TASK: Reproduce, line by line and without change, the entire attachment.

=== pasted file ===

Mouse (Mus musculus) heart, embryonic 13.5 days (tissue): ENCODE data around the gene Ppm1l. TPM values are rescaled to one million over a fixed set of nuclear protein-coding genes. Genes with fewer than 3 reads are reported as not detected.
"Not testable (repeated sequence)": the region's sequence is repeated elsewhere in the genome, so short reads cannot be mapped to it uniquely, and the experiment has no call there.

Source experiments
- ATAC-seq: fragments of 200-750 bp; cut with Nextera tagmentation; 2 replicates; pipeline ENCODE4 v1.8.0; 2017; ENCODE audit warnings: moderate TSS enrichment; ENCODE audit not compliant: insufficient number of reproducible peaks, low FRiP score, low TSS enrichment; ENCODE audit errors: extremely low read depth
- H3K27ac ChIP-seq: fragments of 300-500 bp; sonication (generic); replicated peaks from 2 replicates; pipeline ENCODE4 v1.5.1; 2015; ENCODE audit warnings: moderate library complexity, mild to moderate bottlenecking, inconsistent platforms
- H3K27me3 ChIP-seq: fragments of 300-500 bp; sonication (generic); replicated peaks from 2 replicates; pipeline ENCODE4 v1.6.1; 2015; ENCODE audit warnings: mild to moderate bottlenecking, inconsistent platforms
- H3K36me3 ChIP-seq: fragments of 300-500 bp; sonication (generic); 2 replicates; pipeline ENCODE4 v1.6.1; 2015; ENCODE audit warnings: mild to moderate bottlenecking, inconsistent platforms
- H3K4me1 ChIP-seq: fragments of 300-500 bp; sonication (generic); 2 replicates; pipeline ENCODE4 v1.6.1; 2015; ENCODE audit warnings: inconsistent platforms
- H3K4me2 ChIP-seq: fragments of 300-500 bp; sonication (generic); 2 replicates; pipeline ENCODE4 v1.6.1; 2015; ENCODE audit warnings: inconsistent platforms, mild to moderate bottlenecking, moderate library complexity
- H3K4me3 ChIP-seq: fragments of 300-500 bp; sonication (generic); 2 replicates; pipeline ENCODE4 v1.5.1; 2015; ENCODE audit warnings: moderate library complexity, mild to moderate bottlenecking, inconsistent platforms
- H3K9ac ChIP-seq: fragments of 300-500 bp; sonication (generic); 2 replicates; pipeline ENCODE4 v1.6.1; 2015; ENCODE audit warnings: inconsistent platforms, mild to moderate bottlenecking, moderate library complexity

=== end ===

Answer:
Mouse (Mus musculus) heart, embryonic 13.5 days (tissue): ENCODE data around the gene Ppm1l. TPM values are rescaled to one million over a fixed set of nuclear protein-coding genes. Genes with fewer than 3 reads are reported as not detected.
"Not testable (repeated sequence)": the region's sequence is repeated elsewhere in the genome, so short reads cannot be mapped to it uniquely, and the experiment has no call there.

Source experiments
- ATAC-seq: fragments of 200-750 bp; cut with Nextera tagmentation; 2 replicates; pipeline ENCODE4 v1.8.0; 2017; ENCODE audit warnings: moderate TSS enrichment; ENCODE audit not compliant: insufficient number of reproducible peaks, low FRiP score, low TSS enrichment; ENCODE audit errors: extremely low read depth
- H3K27ac ChIP-seq: fragments of 300-500 bp; sonication (generic); replicated peaks from 2 replicates; pipeline ENCODE4 v1.5.1; 2015; ENCODE audit warnings: moderate library complexity, mild to moderate bottlenecking, inconsistent platforms
- H3K27me3 ChIP-seq: fragments of 300-500 bp; sonication (generic); replicated peaks from 2 replicates; pipeline ENCODE4 v1.6.1; 2015; ENCODE audit warnings: mild to moderate bottlenecking, inconsistent platforms
- H3K36me3 ChIP-seq: fragments of 300-500 bp; sonication (generic); 2 replicates; pipeline ENCODE4 v1.6.1; 2015; ENCODE audit warnings: mild to moderate bottlenecking, inconsistent platforms
- H3K4me1 ChIP-seq: fragments of 300-500 bp; sonication (generic); 2 replicates; pipeline ENCODE4 v1.6.1; 2015; ENCODE audit warnings: inconsistent platforms
- H3K4me2 ChIP-seq: fragments of 300-500 bp; sonication (generic); 2 replicates; pipeline ENCODE4 v1.6.1; 2015; ENCODE audit warnings: inconsistent platforms, mild to moderate bottlenecking, moderate library complexity
- H3K4me3 ChIP-seq: fragments of 300-500 bp; sonication (generic); 2 replicates; pipeline ENCODE4 v1.5.1; 2015; ENCODE audit warnings: moderate library complexity, mild to moderate bottlenecking, inconsistent platforms
- H3K9ac ChIP-seq: fragments of 300-500 bp; sonication (generic); 2 replicates; pipeline ENCODE4 v1.6.1; 2015; ENCODE audit warnings: inconsistent platforms, mild to moderate bottlenecking, moderate library complexity